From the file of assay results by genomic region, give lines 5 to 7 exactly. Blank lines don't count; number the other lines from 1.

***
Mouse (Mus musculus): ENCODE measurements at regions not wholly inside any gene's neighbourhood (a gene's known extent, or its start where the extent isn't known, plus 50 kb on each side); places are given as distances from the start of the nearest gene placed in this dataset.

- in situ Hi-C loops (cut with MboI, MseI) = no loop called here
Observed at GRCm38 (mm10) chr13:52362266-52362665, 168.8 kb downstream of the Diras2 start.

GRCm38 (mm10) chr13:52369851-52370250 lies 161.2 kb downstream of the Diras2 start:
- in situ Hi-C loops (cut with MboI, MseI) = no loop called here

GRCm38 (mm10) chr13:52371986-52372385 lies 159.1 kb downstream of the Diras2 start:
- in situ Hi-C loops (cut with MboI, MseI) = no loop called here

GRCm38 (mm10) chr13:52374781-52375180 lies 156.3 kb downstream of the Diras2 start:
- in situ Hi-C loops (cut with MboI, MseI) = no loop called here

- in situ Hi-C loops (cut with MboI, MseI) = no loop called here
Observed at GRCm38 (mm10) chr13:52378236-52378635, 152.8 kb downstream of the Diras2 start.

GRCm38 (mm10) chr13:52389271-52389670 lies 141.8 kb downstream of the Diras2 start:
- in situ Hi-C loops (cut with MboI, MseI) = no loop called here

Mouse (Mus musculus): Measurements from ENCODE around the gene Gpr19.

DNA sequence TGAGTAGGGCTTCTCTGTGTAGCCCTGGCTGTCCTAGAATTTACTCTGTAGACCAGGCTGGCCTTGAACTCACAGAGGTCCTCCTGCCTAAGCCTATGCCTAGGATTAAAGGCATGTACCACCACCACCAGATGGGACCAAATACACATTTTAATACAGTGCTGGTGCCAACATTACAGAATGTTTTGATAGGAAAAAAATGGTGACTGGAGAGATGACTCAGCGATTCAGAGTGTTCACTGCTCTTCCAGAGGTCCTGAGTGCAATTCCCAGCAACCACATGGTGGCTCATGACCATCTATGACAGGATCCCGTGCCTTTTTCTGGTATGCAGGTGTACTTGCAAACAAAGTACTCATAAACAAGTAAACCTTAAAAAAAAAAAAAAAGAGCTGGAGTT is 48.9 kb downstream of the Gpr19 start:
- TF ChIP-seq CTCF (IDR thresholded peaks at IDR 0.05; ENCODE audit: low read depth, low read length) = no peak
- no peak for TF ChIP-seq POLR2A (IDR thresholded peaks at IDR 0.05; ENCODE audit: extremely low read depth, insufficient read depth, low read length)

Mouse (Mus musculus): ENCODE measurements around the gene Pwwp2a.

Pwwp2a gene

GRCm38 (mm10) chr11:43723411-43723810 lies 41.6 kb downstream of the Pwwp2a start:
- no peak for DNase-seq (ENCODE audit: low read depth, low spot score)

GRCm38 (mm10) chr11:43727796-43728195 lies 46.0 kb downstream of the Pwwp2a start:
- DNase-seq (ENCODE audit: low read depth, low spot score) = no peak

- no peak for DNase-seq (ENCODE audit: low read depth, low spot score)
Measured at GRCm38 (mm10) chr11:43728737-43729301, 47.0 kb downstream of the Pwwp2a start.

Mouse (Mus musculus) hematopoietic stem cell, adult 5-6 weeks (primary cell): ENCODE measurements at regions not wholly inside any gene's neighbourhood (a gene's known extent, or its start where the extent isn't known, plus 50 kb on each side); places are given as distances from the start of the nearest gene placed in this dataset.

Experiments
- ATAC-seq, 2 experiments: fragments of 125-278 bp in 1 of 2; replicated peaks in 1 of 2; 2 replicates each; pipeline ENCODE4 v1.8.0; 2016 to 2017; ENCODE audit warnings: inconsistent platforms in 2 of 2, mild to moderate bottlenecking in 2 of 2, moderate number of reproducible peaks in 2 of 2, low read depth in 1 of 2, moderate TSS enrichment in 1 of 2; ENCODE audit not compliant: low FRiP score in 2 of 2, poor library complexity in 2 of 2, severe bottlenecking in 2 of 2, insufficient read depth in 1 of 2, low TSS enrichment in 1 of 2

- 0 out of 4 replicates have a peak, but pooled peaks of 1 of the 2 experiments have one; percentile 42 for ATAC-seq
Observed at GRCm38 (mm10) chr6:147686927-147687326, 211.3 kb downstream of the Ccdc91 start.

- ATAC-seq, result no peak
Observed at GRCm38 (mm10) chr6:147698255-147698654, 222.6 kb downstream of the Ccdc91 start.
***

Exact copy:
- in situ Hi-C loops (cut with MboI, MseI) = no loop called here

GRCm38 (mm10) chr13:52371986-52372385 lies 159.1 kb downstream of the Diras2 start:
- in situ Hi-C loops (cut with MboI, MseI) = no loop called here